Anatomy of the clavicle (collarbone)
The collarbone (also referred to as “the clavicle”) is located between the chestbone (sternum) and the shoulder blade (the scapula). The purpose of the clavicle is to connect the arm to the torso.
The clavicle lies above several important nerves and blood vessels and also the lung. When the clavicle breaks, these structures can potentially be injured.
One of the most common underlying causes of clavicle fracture is a direct blow to the shoulder (commonly seen in falling cyclists or motorcyclists).
Clavicle fractures can be very painful and may make it hard to move your arm. Additional symptoms that indicate a serious fracture that requires immediate medical attention include:
- A deformity or “bump” over the break
- Sagging shoulder (down and forward)
- A grinding sensation if an attempt is made to raise the arm
- Inability to lift the arm because of pain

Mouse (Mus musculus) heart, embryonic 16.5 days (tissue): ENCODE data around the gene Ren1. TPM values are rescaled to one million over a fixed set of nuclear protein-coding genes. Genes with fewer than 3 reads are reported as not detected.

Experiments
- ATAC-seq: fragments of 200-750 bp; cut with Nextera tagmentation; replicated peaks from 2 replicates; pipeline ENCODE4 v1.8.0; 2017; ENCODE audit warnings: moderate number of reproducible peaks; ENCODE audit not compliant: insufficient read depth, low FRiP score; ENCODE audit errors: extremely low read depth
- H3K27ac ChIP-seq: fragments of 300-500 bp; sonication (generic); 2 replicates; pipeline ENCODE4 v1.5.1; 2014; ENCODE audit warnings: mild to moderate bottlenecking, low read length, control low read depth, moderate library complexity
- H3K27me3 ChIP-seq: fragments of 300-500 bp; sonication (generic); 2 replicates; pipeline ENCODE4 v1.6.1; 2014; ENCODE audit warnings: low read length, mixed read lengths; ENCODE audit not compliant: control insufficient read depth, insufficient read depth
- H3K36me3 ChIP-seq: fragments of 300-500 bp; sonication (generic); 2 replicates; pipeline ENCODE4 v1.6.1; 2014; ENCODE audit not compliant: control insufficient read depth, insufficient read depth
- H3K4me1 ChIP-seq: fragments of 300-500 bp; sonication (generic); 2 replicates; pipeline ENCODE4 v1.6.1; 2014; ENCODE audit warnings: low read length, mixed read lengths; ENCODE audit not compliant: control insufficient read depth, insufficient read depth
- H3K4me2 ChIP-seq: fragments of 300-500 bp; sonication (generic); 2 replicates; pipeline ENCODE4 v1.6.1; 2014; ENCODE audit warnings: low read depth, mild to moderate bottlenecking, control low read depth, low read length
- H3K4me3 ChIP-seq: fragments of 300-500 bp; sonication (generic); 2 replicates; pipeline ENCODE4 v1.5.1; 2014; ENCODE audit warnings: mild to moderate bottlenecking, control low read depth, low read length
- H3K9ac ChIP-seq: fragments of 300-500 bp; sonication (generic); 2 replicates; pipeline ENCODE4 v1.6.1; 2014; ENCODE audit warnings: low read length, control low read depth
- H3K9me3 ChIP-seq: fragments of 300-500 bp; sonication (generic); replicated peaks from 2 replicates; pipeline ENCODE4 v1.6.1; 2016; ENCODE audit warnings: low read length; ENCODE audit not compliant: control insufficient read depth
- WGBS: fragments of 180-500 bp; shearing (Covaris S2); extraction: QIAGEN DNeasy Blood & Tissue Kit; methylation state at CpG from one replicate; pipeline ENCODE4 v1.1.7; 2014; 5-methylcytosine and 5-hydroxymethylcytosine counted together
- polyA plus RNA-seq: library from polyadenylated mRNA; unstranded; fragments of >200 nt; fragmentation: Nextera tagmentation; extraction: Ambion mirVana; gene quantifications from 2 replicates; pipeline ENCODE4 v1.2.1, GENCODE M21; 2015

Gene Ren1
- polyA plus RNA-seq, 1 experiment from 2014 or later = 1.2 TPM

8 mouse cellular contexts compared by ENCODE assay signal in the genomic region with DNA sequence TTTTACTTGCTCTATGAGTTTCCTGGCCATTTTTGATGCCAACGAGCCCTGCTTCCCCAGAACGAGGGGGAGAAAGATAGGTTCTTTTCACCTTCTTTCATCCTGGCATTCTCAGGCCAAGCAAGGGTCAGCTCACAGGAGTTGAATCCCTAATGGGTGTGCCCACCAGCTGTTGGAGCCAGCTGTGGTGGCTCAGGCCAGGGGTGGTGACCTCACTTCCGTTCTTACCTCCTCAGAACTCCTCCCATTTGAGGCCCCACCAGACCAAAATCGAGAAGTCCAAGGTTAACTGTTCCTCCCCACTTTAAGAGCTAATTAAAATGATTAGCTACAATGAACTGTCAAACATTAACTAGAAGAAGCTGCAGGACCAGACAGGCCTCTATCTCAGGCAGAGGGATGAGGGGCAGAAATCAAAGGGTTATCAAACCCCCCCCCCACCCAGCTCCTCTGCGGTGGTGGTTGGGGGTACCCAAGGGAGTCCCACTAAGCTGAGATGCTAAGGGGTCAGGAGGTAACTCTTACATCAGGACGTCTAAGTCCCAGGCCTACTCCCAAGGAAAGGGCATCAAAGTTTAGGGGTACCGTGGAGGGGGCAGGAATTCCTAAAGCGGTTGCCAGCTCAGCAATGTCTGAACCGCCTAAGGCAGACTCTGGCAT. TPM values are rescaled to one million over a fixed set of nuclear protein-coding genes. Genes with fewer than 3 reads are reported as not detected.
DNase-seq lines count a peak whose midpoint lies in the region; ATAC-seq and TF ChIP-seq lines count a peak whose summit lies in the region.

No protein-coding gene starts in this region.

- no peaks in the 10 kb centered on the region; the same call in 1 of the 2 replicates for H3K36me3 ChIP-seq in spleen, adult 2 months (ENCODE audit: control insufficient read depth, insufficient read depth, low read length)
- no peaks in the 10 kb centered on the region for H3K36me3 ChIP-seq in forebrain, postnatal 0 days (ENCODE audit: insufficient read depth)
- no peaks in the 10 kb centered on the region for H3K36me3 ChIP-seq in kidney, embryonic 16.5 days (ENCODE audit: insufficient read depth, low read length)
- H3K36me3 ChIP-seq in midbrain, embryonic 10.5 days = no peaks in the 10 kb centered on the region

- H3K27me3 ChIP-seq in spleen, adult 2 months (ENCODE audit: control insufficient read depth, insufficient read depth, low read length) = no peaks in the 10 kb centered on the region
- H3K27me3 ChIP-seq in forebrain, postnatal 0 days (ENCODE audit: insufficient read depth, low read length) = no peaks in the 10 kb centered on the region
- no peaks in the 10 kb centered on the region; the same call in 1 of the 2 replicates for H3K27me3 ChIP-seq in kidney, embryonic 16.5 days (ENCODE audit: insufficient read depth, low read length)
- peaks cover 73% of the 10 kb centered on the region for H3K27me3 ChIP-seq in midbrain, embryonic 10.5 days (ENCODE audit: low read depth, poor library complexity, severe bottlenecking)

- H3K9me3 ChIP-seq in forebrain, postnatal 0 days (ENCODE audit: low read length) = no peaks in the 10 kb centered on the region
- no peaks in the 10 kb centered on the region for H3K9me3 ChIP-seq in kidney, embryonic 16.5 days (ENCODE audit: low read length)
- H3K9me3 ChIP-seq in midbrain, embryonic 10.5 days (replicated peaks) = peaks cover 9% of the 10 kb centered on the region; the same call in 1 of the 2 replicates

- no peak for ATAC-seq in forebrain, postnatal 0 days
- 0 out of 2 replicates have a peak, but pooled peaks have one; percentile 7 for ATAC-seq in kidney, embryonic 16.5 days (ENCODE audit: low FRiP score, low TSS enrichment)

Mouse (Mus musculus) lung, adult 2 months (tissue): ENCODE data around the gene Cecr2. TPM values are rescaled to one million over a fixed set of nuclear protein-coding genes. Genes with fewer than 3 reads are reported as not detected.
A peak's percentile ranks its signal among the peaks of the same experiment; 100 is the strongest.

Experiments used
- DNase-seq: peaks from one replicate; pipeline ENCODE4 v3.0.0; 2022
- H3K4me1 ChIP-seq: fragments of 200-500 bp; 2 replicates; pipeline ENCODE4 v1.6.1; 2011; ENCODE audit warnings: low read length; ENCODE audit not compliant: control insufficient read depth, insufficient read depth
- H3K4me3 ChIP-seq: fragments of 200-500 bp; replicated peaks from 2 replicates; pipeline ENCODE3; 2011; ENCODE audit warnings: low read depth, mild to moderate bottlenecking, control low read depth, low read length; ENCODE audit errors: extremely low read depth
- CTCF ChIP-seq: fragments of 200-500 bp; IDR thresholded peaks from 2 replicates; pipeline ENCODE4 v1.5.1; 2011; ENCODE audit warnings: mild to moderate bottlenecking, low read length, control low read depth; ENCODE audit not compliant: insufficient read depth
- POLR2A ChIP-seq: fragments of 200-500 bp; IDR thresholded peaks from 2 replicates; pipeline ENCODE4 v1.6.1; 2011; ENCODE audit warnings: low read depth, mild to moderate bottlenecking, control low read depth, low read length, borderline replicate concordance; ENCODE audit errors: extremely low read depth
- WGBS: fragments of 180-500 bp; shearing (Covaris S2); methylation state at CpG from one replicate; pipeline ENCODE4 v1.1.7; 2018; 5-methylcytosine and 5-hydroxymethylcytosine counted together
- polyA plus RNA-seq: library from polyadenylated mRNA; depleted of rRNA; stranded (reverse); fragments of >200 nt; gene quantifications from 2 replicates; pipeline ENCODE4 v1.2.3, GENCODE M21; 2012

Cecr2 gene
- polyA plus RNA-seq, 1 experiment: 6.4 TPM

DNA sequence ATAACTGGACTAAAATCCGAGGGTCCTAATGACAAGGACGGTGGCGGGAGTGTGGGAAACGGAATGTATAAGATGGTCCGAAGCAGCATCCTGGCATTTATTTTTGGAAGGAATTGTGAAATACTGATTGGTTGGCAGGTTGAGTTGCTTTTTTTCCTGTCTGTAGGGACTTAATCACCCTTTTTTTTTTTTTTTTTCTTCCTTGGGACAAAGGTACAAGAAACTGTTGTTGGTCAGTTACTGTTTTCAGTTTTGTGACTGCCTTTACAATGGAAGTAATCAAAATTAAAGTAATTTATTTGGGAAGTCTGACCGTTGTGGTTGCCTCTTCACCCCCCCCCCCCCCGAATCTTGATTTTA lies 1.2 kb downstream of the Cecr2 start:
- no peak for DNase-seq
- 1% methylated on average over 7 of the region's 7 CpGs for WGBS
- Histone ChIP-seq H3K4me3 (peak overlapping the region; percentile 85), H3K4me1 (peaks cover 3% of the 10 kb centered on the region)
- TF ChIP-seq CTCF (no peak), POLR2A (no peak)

- Bruising, swelling, and/or tenderness over the collarbone
Clavicle fractures that are not displaced (the bone ends have not moved too much relative to each other) can be treated without surgery. You will be put on an arm sling for support and the period of immobilisation is typically 6-12 weeks. Shoulder stiffness will inevitably develop. Clavicle fractures that are displaced require surgery to prevent complications such as delayed or non-union (non healing) of the fractures.
A simple arm sling or figure-of-eight wrap is usually used for comfort immediately after the break. These are worn to support your arm and help keep it in position while it heals.
There are some medication that are available in our orthopedic clinic. These medications are very useful to relieve pain and swelling.
Some clavicle fracture may require surgery. For a comprehensive consultation to determine the type of treatment for your shoulder pain, contact us to make an appointment with our internationally renowned sports and joints surgeon , Dr Kevin Lee. Visit Dr Kevin Lee’s Google+ page.